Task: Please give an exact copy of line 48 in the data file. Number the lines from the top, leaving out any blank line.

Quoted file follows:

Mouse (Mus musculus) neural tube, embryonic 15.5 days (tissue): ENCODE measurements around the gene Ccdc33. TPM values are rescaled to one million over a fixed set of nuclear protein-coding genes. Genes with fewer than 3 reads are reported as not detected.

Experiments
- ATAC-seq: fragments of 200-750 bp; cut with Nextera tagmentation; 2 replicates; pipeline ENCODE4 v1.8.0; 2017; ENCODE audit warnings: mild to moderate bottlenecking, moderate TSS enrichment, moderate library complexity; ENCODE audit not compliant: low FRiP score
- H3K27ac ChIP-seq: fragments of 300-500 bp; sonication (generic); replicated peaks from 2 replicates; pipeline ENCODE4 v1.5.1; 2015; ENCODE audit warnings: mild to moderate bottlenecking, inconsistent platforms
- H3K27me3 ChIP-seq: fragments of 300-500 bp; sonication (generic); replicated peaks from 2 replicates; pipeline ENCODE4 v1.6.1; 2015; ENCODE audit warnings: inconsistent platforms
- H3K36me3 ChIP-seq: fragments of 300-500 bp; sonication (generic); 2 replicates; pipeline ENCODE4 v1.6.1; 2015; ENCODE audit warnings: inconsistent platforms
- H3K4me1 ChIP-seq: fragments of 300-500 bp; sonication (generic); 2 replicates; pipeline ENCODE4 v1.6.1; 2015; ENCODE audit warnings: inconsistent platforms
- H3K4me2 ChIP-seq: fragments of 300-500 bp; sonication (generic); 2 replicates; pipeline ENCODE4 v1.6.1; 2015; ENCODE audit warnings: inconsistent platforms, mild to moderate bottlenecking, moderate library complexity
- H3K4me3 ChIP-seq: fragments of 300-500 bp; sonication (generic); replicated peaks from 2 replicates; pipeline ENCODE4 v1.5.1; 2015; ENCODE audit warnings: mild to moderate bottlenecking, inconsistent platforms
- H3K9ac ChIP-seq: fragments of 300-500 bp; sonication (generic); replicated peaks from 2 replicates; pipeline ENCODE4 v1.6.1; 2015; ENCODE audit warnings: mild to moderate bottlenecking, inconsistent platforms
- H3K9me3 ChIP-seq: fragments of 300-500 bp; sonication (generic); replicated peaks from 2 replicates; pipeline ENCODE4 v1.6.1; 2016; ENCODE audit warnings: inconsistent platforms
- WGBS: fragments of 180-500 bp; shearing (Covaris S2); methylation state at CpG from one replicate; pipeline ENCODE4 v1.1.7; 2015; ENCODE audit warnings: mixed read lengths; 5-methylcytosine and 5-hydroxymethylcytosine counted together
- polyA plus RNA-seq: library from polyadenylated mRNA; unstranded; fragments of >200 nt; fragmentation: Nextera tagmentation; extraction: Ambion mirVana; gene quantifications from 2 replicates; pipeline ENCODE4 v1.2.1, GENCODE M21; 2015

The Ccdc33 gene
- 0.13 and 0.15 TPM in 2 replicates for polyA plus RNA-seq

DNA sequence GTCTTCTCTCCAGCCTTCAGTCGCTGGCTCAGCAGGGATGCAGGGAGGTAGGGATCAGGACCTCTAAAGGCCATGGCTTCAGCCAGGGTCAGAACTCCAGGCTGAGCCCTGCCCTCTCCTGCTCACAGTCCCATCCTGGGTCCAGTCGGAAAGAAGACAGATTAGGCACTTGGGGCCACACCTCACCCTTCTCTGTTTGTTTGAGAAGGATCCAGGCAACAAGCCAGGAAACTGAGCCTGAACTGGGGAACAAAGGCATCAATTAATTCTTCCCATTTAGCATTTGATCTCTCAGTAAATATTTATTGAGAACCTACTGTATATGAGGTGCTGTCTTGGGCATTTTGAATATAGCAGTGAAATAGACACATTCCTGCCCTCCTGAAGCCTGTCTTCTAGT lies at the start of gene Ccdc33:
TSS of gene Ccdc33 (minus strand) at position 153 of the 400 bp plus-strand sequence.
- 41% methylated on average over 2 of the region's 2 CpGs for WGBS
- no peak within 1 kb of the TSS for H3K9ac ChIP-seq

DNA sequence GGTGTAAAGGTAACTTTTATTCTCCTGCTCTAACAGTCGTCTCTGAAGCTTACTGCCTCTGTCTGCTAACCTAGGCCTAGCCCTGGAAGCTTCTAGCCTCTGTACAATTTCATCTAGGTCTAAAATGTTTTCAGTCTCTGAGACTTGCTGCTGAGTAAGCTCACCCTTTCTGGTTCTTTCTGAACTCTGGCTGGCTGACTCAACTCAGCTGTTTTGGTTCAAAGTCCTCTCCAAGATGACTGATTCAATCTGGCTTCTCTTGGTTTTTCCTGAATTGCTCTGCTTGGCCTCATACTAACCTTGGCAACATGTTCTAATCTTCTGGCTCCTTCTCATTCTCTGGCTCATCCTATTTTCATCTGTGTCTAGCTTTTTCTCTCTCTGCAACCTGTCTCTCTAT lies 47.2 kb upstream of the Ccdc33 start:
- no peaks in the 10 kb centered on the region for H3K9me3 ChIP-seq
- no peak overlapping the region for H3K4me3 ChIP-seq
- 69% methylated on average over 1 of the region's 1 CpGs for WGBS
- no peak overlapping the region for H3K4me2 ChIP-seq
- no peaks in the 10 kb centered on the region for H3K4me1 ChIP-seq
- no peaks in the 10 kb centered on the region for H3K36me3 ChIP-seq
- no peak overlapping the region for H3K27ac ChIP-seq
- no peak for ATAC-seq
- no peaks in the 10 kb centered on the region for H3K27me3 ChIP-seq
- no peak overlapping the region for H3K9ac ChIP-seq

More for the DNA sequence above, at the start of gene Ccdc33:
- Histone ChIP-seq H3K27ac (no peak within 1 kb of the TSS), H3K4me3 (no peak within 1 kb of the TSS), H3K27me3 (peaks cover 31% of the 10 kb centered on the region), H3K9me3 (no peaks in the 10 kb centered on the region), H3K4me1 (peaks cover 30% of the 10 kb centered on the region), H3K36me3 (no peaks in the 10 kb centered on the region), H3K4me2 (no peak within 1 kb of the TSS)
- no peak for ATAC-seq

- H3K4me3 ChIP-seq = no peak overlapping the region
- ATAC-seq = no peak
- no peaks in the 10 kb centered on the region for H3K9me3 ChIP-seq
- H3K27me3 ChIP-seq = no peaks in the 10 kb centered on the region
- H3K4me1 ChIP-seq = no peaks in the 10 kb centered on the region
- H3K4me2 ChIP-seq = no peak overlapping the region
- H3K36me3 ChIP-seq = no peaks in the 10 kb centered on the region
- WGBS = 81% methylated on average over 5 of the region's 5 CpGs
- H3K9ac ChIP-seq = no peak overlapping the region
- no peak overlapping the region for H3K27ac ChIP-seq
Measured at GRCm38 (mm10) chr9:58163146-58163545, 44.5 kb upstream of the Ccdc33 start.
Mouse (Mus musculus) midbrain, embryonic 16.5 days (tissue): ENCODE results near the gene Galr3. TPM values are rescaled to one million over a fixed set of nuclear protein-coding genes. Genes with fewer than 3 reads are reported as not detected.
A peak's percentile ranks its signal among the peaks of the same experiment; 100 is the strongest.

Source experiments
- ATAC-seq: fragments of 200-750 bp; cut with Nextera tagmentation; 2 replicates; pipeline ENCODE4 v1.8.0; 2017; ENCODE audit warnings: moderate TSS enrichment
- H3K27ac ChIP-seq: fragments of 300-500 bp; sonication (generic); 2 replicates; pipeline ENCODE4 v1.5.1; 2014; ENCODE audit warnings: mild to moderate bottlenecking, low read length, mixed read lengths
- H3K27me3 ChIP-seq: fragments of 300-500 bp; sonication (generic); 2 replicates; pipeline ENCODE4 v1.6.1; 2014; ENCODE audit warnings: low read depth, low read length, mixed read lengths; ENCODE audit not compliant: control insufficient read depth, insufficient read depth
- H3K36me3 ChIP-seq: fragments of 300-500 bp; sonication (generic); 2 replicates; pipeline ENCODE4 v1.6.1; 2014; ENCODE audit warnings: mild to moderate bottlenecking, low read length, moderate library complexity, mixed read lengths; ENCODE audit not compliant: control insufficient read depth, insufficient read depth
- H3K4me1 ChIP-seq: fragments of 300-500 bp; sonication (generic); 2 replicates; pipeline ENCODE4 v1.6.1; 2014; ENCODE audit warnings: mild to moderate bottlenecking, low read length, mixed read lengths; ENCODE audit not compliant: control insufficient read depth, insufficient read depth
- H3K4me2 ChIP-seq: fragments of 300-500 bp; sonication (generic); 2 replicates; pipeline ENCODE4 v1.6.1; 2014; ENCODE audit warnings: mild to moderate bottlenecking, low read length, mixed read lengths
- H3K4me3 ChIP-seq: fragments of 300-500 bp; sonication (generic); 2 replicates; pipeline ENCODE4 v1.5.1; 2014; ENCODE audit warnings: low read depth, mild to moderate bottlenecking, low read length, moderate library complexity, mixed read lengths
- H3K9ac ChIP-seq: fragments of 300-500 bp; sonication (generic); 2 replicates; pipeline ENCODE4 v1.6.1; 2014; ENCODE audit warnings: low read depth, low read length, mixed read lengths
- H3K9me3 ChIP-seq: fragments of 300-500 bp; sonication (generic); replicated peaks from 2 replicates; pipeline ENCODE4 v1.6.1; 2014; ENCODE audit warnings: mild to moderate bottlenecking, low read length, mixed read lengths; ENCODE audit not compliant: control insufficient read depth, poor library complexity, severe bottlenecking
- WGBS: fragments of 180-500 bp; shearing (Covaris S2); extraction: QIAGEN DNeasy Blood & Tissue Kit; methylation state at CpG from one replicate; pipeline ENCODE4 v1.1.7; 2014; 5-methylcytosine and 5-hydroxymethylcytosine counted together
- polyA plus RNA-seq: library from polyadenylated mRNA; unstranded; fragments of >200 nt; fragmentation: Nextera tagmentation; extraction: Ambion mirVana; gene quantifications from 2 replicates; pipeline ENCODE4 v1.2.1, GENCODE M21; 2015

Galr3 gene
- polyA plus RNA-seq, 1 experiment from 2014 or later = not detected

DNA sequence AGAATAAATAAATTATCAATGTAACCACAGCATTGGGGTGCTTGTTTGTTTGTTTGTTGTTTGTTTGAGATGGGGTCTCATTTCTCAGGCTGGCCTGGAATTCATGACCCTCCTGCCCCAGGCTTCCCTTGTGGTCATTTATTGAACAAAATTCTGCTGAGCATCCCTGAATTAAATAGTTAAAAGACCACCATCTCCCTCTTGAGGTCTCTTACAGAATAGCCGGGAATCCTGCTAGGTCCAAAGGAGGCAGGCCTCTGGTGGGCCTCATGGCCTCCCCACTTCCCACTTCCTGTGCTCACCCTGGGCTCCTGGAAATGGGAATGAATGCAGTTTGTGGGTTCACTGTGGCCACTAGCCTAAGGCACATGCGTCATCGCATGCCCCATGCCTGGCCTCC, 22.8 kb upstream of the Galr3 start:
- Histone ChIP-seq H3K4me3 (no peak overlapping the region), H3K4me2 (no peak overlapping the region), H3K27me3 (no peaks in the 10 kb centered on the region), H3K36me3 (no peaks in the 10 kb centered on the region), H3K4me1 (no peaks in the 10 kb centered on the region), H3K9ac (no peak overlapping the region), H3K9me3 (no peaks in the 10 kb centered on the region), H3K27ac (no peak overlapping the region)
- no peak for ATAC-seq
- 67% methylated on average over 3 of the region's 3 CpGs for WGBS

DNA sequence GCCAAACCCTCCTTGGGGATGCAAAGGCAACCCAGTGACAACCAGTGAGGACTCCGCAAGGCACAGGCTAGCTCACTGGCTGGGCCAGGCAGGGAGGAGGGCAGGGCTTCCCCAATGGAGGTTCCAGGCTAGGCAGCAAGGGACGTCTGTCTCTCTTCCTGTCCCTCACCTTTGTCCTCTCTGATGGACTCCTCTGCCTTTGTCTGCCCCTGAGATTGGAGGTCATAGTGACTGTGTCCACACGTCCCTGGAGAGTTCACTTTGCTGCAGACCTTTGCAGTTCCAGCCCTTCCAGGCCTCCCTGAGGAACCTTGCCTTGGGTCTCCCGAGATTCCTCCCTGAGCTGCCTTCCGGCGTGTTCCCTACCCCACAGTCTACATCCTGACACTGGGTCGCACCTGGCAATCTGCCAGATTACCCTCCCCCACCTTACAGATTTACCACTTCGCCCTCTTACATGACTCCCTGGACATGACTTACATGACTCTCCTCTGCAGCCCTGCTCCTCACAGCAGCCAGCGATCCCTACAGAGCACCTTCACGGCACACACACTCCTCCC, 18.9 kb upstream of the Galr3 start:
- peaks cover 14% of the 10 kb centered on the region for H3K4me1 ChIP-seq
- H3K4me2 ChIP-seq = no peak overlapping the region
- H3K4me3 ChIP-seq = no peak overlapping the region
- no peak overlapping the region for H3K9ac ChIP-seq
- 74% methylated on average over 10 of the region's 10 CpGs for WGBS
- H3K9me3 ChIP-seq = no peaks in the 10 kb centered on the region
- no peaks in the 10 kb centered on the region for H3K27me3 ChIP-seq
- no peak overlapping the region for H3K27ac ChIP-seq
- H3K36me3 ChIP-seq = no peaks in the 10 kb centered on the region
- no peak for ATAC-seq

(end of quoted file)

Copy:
- ATAC-seq: fragments of 200-750 bp; cut with Nextera tagmentation; 2 replicates; pipeline ENCODE4 v1.8.0; 2017; ENCODE audit warnings: moderate TSS enrichment